St Petersburg: a Beginning

8 02 2008

Tea: 

Was great to read Jose’s post – simply beause it’s the first proper comprehensive post in the blog, though of course the content of it is quite unnerving. Still, I could really feel Jose’s concern (to use the usual English understatement and avoid the word ‘passion’) for his country and what is going on there. Such feelings are always the necessary prerequisite for things to change for the better, which is in itself encouraging, so thank you Jose…

My news: I am working in St Petersburg for Nuclear Energy Project Research and Design Institute . The institute has been there in this or that form since 1923; at first they designed other sorts of power stations, of course, nuclear type came in relatively recently, but now it has become their main area of activity. They do absolutely everything, starting from design of stations to solving the technological problems of nuclear waste disposal, working both in Russia and abroad and being one of the three companies in Russia monopolising this industry. The institute is in the very centre of St Petersburg, just a couple of minutes off the famous Nevsky Prospect.

I work as an economist, reporting to the planning and economic service manager. The work is extremely interesting in the following sense. The trick is that the institute belongs to Russian Federation and, as a state institution, has always been directed from above: what to do, how much to spend and what to spend on etc. For example, budgeting has been done as follows: take the amount of money spent last year and multiply with an inflation coefficient. That’s it. Very recently the management has changed. The general director is appointed by the government (the so-called Federal Nuclear Energy Agency, which is something almost like a ministry), and this time a man from Tomsk (a beautiful old Siberian city) was appointed, and he brought his team with him: executive manager, vice-principal in economics and finance, planning and economic service manager, a few economists, specialists in competitive bidding and project management. The Tomsk team is great, and they seem to integrate very well into the whole system, even though there is a lot of professional misunderstanding: people simply are not used to do things the way the new team wants them to be done, which is understandable and is perhaps the matter of time.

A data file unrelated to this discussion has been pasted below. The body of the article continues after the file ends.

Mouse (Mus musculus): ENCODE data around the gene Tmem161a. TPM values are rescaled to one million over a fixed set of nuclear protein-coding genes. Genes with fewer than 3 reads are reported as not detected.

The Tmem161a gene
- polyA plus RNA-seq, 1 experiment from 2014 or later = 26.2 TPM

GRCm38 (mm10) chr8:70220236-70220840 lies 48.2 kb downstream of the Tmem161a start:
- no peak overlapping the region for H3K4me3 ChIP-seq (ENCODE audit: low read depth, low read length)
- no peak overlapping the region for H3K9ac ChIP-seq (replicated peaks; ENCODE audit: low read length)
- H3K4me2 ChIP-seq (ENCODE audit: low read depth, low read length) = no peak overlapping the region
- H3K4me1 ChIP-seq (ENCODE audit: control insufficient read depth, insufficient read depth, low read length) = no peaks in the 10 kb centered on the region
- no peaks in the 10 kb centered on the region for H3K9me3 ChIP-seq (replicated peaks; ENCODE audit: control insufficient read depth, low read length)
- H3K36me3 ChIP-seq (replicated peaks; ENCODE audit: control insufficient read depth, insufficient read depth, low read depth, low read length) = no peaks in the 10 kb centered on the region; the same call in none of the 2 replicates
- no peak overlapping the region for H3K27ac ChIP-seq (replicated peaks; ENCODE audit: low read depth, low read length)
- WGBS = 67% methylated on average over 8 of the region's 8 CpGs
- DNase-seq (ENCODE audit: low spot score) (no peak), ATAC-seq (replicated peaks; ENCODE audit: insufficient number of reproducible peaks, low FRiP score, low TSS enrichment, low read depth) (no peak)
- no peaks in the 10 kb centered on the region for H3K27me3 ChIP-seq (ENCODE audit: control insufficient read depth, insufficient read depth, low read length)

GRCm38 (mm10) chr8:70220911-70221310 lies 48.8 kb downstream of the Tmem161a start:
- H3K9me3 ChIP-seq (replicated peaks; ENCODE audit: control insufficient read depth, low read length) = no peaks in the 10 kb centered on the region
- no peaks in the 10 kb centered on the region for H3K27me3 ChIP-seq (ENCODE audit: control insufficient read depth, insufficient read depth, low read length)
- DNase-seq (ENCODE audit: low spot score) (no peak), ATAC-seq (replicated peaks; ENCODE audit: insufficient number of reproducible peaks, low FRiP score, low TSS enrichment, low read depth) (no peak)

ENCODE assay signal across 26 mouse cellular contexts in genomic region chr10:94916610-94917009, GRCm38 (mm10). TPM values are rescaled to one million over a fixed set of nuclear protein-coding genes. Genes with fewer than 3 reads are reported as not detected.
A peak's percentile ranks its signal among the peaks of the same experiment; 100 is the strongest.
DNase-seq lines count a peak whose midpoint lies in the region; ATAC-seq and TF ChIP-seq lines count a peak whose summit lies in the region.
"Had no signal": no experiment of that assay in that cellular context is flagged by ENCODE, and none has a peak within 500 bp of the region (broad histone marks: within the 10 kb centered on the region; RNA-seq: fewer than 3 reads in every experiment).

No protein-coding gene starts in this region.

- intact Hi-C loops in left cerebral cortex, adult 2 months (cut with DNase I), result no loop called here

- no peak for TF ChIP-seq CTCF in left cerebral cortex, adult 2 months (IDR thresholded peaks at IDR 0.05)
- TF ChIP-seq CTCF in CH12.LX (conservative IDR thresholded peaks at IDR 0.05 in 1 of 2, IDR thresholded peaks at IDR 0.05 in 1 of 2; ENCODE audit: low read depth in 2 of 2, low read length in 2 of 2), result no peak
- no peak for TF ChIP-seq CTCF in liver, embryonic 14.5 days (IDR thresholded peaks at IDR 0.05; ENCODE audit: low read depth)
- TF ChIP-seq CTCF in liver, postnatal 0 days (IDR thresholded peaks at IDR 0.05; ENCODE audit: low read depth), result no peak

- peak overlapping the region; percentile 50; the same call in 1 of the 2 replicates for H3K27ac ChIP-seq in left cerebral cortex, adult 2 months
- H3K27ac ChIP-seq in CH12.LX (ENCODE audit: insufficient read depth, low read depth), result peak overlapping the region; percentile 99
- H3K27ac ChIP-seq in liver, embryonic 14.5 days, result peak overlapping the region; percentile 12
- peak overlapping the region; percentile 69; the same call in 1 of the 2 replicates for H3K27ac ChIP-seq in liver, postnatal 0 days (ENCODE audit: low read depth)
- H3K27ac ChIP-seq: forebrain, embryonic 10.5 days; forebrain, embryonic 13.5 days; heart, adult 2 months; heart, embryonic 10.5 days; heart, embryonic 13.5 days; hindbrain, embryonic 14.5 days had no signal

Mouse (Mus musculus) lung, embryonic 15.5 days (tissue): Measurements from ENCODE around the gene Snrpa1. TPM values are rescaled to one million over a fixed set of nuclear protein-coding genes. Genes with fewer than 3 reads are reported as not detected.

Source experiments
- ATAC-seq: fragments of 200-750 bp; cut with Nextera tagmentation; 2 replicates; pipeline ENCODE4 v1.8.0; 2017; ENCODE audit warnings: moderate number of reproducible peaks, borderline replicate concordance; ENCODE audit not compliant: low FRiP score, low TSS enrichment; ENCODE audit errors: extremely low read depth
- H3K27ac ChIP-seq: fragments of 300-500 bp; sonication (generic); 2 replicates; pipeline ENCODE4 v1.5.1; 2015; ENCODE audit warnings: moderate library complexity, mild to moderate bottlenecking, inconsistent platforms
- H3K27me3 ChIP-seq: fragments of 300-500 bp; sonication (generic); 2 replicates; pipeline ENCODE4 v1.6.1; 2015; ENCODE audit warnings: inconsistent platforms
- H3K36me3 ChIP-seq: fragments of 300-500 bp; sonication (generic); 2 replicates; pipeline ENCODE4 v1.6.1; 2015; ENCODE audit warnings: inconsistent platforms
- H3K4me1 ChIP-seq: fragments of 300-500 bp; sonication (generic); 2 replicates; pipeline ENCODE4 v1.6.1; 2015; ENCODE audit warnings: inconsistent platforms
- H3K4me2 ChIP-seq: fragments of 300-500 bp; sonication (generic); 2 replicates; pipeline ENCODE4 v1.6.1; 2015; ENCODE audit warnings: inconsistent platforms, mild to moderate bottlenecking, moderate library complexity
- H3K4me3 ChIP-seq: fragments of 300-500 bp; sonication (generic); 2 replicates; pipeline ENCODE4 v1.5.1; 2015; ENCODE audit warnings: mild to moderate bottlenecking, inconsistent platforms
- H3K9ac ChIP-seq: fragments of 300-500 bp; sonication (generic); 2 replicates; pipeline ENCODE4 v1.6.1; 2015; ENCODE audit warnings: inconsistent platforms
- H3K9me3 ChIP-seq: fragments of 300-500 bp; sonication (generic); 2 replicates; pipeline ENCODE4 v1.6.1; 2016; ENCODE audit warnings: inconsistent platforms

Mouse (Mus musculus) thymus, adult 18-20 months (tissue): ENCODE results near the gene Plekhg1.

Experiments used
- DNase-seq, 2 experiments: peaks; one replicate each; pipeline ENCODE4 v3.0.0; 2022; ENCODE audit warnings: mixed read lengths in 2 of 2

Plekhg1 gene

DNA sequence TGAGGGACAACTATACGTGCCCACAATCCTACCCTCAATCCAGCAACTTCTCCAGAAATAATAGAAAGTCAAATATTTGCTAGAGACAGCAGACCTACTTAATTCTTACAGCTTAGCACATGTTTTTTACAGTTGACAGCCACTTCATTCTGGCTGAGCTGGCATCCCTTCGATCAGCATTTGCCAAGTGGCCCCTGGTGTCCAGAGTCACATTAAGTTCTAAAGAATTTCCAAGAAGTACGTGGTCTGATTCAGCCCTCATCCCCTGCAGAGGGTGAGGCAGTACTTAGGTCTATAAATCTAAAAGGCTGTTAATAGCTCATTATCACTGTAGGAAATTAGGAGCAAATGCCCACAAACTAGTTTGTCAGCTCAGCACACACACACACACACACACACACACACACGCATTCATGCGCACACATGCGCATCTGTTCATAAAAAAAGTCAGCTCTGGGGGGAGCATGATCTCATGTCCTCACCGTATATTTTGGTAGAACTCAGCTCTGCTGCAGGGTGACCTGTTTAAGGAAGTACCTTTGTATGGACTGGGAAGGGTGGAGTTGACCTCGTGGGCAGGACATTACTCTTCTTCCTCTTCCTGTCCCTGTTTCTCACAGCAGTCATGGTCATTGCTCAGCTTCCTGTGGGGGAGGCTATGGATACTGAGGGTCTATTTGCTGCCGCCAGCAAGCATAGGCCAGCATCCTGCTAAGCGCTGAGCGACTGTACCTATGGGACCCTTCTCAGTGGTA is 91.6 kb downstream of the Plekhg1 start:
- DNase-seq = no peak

I have not been allocated any particular role yet, because the whole thing is still quite turbulent; new people are still arriving, and job specifications have not been clearly developed yet. I hope to learn about the economy of an organisation: accounting, budgeting, controlling financial flows, economic analysis and planning.

At fist, it feels quite shocking, because it’s a very routine and monotonous process, only sometimes enlightening and promising. I’m simply not used to this kind of work, and analysing accounting information is daunting; I sometimes spend hours blinking at the monitor and trying to make head or tails what I see there. I know I have to go through this and learn, and then I can probably shift to some other department: project management for example or something like that, more technical and strategic; but for that I need the knowledge of how the institution works, where the money comes from and where it goes.

 The institute is going to change its form to a joint-stock company, which is a tremendous change for a state-owned institution with almost a century-long history, and it will set a huge amount of very challenging tasks. I hope to see this happen, and take part in it… would be really exciting.

This in my news in brief; I’m planning to write more soon in my personal blog, and will place a link here.

Hope to see your news/thoughts/ideas.

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2 responses

8 02 2008
Susan Kishner

I found your site on technorati and read a few of your other posts. Keep up the good work. I just added your RSS feed to my Google News Reader. Looking forward to reading more from you.

Susan Kishner

16 02 2008
rizab85

Congratulations, I belive now you have started to get some exciting work as well. It might be a slow start bu the future prospect look quite rosy, hang in there I am sure you will like after you get a hang of it.

Also can you als tell us about the social political situation, the people, your collegues, your interaction with people otherwise, etc

Love Rish

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